Something to remember about that game, though, was that the 2012 Giants scored 10 runs for their guy. Cain was Cain-ing and didn’t even get Cain’d.
Things went a little differently this time, as the Giants couldn’t give Cain any run support in his best outing this year. Happ pitched a 8-2/3 shutout, and the Giants fell 4-0 to the Toronto Blue Jays on Tuesday night.
If anything, Cain’s outing was encouraging for a club that is posting a combined 4.36 ERA — 21st in the majors — and allowing a .273 batting average to opponents. The back of the rotation, where Cain sits with a 6.69 ERA of his own, has raised some eyebrows.
Tonight, he went eight innings and struck out seven, tying a season-high. To put the eight-inning outing into perspective: Cain hadn’t gone beyond six since a June 2014 game against the Reds. Buster Posey noticed in the pre-game bullpen session that Cain was on:
“He was really crisp in the ‘pen. That doesn’t always translate, but it was good tonight. … He threw the ball great today. He was down in the zone, great breaking ball and fastball had really nice carry through the zone.”
Added Bruce Bochy:
“He’s been throwing the ball well to the side. I mentioned early his pre-game warmup, he just carried that into the game tonight. Good stuff. Good command, and that should do a lot for him.”
Cain noted he’s felt good all season, despite the five-loss record, but tonight he didn’t waver:
“I might have made a few more mistakes (before) and today I felt like we did a good job of keeping those to a minimum…Especially with a team that can swing it like those guys. I think this is something to try to build off of and carry this into the next one.”
One of his few mistakes: a fastball to a familiar face, Troy Tulowitzki, who pulled his sixth-career home run against Cain to put the Jays up 1-0 in the second inning.
Tulo kept up the damage, striking again with a sac fly to score Michael Saunders for Cain’s final earned run on the day.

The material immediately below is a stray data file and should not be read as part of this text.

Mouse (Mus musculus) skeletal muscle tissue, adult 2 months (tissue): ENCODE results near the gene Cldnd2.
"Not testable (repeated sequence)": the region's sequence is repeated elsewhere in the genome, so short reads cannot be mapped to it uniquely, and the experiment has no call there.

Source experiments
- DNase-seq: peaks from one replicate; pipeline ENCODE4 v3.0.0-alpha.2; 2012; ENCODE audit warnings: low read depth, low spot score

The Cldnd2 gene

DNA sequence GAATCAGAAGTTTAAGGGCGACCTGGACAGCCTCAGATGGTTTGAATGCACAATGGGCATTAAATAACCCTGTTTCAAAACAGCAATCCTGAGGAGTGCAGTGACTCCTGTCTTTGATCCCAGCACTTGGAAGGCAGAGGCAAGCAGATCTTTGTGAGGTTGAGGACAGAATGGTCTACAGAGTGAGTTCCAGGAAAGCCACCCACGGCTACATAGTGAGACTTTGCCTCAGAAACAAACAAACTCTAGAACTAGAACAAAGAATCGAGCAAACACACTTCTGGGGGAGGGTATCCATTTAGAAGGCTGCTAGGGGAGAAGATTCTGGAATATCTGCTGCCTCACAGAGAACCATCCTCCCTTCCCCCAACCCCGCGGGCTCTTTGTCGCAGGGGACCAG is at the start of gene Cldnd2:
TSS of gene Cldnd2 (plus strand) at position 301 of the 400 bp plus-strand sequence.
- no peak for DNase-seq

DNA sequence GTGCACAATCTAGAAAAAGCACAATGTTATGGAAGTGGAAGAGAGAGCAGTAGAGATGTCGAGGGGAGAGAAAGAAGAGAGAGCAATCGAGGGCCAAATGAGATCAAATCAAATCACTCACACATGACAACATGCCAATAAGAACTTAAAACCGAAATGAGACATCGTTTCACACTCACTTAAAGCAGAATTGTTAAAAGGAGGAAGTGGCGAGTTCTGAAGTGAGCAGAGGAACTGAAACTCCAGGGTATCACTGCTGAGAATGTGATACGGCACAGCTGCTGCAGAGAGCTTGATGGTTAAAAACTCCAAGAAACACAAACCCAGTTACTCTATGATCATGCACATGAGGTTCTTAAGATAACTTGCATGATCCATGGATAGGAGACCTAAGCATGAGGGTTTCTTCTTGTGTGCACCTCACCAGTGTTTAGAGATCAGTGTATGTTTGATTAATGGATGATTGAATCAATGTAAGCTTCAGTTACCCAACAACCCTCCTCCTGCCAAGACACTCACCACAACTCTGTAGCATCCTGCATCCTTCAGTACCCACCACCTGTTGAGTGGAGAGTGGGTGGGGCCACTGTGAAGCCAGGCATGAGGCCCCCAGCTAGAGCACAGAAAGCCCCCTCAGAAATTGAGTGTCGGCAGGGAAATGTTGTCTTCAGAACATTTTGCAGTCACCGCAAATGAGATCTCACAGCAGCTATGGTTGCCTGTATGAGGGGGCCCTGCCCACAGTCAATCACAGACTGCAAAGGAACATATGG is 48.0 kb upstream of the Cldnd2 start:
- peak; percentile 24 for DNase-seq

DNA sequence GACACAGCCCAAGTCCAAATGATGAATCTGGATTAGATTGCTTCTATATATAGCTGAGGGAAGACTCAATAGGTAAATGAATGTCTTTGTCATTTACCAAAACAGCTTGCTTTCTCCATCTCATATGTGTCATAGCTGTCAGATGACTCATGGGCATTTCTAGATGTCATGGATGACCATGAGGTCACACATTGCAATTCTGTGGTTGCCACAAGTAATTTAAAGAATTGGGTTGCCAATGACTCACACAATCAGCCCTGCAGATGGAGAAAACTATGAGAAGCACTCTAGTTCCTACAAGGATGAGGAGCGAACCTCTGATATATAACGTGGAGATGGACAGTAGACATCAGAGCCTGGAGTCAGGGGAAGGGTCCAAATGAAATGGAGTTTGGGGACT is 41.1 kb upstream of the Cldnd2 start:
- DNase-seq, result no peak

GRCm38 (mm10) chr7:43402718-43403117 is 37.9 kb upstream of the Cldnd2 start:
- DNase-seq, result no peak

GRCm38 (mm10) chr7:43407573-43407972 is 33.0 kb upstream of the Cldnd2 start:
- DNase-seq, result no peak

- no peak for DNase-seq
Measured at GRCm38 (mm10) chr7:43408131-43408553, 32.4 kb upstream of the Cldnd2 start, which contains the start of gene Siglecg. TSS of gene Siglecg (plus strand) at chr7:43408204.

On the flip side, Happ rolled through the Giants easily. The bats didn’t have a whole lot of fight, allowing Happ to keep low on the pitch count throughout the night.
Jarrett Parker, in his first start since being called back up from Sacramento, jolted a few semi-threats.
He drew a leadoff walk in the sixth and Kelby Tomlinson cracked a first-pitch single to advance him. Cain’s sacrifice bunt got Parker out at third on a fielder’s choice and Span followed with a double play ball. Cain crossed first and looked up to the sky in frustration:
“I just didn’t get the angle right to third and, right there, that could have changed the game. That’s our job as pitchers, is to get that bunt down where it needs to be and be able to get Denard up there with a second, third with one out. Instead it’s first and second.”
“We did run into a well pitched game these past two nights. You’re going to hit ruts like this when you’re running good pitching. … our execution hurt us today. Our guy was on, their guy was on, and there were little things that were so important to this game.”
Cain’s early season lull had him in the hot seat tonight, but the tired offense turned heads. They wasted a few more opportunities.
Tulowitzki misfired a toss to second base on a ground ball from Kelby Tomlinson that left runners on the corners with one out, but pinch hitter Trevor Brown struck out and Denard Span lined out to end that.
That got Happ right out his bid for a complete game (which would have been his first since 2010), and he surrendered the mound to Roberto Osuna to finish them off.
Osuna walked Duffy to load the bases but struck out Parker—perhaps the Giants’ best bet to smack one out— with a three-pitch at-bat.
This is the 49th game in which the Giants could not give Cain any runs of support; it’s also his fifth loss on the season. Said Posey:
“Hitting spoiled this one for all of us and for him, too.”
The Giants have been shut out for the third time this season and have scored just three runs over the past 40 innings.